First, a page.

Date of Completion


Embargo Period


Major Advisor

Yi Li

Associate Advisor

Richard McAvoy

Associate Advisor

John Inguagiato

Field of Study

Plant Science


Doctor of Philosophy

Open Access

Open Access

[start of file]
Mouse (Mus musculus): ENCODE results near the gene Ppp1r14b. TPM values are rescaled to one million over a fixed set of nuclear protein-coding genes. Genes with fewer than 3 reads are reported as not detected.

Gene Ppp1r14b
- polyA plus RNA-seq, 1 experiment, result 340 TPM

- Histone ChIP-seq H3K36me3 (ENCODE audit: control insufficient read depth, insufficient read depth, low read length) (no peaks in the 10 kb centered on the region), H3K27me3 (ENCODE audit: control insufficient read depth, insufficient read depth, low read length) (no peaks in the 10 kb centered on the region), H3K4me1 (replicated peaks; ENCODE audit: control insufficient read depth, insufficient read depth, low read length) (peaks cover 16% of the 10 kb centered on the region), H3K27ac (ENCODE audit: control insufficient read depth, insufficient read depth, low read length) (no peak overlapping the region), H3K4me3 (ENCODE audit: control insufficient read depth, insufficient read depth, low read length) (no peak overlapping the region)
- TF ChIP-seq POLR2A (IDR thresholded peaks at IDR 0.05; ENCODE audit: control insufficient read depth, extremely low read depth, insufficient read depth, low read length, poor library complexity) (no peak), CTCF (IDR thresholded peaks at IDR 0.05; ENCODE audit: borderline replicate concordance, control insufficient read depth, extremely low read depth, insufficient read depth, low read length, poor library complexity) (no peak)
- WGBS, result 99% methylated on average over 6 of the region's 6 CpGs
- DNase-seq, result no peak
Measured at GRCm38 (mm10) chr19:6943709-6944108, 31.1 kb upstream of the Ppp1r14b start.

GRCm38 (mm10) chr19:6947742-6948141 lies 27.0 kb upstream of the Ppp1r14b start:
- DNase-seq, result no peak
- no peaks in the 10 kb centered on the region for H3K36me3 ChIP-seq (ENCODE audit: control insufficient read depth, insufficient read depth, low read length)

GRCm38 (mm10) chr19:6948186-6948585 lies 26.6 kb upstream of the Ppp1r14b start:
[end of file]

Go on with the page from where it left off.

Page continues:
Turfgrass is cultivated across the globe as an aesthetically pleasing and functional groundcover. One of the most popular turfgrass species is perennial ryegrass (Lolium perenne L.), which is valued for its fast establishment, dark green color, and adaptability to different soil types. In 2011, the Li lab initiated a mutation breeding program focused on developing new perennial ryegrass cultivars with desirable traits for the turfgrass industry. This project first centered around identifying dwarf mutant plants and later evolved into an exploration of beneficial secondary phenotypes associated with dwarfism, such as shade tolerance. One mutant, called shadow-1, was analyzed in detail over the course of multiple years of greenhouse and field studies. These studies have determined that shadow-1 plants possess leaves which elongate slowly compared to wild type and are significantly resistant to the impact of shade stress. These traits were found to be stably inherited in shadow-1 progeny and segregate together. Both the dwarfism and shade tolerance exhibited by shadow-1 plants could be abolished through the exogenous application of the phytohormone gibberellin. Hormone analysis revealed that endogenous gibberellin levels were decreased in shade-stressed shadow-1, but increased in light-grown shadow-1, compared to wild type under each respective condition. Through transcriptome analysis it was determined that shade stress altered the expression of a greater number of genes than those altered by the mutation(s) found in shadow-1. Transcriptome analysis also uncovered downregulation of gibberellin biosynthesis genes in shadow-1 plants, although this was more severe in shade-stressed shadow-1. Additionally, the gibberellin degradation gene GA2ox was downregulated in shadow-1 kept under light conditions while DELLA, the negative regulator of gibberellin response was upregulated. Taken together, these data provide evidence that dwarfism in shadow-1 is caused by partial gibberellin insensitivity while shade tolerance is caused by gibberellin deficiency and both of these phenotypes are caused by a single mutation which can impact both pathways. These findings provide valuable information to geneticists and breeders who are interested in developing dwarf and/or shade tolerant plant cultivars